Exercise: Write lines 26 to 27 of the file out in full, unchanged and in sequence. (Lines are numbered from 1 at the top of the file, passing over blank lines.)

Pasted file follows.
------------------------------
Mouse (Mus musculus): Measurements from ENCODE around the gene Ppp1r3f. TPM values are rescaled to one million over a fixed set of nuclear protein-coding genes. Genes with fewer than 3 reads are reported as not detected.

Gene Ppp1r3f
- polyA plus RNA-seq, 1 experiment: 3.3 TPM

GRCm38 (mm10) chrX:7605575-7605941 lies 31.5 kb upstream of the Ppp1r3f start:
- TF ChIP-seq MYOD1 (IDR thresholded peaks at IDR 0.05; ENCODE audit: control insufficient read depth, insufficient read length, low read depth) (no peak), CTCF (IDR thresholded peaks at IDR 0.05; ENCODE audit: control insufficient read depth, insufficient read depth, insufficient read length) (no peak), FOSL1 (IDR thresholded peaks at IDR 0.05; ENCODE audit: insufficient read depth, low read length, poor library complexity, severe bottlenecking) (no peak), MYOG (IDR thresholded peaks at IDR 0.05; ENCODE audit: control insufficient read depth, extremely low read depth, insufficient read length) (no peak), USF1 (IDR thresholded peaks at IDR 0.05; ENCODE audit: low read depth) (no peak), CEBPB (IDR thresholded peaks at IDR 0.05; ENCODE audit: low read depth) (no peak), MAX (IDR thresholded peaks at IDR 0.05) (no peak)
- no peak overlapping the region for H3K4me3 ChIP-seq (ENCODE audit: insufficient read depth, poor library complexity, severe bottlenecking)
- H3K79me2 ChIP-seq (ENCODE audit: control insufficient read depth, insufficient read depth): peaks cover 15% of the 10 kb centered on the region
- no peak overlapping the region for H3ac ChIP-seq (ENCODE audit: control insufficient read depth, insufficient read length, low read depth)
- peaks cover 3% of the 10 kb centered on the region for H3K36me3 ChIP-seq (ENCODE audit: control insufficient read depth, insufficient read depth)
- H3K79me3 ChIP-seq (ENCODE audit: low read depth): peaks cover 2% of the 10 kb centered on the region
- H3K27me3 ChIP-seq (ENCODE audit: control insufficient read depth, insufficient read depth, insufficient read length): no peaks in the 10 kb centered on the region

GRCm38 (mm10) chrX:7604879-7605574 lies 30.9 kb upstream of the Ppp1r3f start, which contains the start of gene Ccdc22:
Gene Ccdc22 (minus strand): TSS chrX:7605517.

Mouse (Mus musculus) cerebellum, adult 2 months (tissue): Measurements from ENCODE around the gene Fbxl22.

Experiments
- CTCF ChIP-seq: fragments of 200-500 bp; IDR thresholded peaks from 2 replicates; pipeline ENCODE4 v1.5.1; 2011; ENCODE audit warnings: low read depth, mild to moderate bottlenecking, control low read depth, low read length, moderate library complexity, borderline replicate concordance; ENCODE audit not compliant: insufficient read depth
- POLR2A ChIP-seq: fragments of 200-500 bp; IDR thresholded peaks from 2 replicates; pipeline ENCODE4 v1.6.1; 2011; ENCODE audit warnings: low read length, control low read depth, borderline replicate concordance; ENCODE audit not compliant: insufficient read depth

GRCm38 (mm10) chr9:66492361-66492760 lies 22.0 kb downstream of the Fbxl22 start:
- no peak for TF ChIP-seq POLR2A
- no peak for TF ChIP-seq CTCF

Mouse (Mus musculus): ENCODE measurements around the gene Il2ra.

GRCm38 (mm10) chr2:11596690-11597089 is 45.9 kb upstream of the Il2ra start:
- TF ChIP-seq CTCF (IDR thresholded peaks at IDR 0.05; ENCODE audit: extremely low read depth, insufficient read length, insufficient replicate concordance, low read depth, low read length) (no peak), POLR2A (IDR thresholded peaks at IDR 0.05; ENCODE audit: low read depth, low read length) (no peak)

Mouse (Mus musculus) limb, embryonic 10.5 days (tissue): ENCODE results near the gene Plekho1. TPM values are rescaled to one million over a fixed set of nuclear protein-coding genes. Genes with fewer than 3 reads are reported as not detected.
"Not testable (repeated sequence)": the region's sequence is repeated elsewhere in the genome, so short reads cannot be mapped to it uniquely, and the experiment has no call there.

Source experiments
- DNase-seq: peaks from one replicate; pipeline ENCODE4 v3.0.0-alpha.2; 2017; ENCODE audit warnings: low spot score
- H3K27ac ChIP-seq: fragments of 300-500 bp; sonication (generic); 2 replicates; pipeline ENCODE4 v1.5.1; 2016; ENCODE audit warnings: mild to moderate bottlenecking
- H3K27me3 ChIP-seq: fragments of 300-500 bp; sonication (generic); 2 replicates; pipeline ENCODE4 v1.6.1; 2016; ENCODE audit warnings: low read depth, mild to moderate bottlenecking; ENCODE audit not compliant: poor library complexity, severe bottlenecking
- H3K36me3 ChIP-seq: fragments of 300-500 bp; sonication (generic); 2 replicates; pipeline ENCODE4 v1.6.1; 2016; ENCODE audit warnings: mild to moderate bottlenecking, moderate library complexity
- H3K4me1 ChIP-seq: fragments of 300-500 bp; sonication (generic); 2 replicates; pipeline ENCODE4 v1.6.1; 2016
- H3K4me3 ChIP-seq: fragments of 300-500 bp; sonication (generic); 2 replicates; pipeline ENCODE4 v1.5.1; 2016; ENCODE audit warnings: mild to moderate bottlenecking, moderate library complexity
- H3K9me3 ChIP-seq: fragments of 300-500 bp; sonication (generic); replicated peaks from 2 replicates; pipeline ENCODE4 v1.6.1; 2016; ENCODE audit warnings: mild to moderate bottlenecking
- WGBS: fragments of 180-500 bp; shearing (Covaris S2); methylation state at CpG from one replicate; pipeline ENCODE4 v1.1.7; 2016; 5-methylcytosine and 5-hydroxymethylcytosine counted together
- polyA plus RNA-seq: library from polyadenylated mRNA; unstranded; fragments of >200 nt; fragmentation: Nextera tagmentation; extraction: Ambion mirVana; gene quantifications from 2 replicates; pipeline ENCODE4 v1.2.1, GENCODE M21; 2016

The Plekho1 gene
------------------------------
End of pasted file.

Source experiments
- DNase-seq: peaks from one replicate; pipeline ENCODE4 v3.0.0-alpha.2; 2017; ENCODE audit warnings: low spot score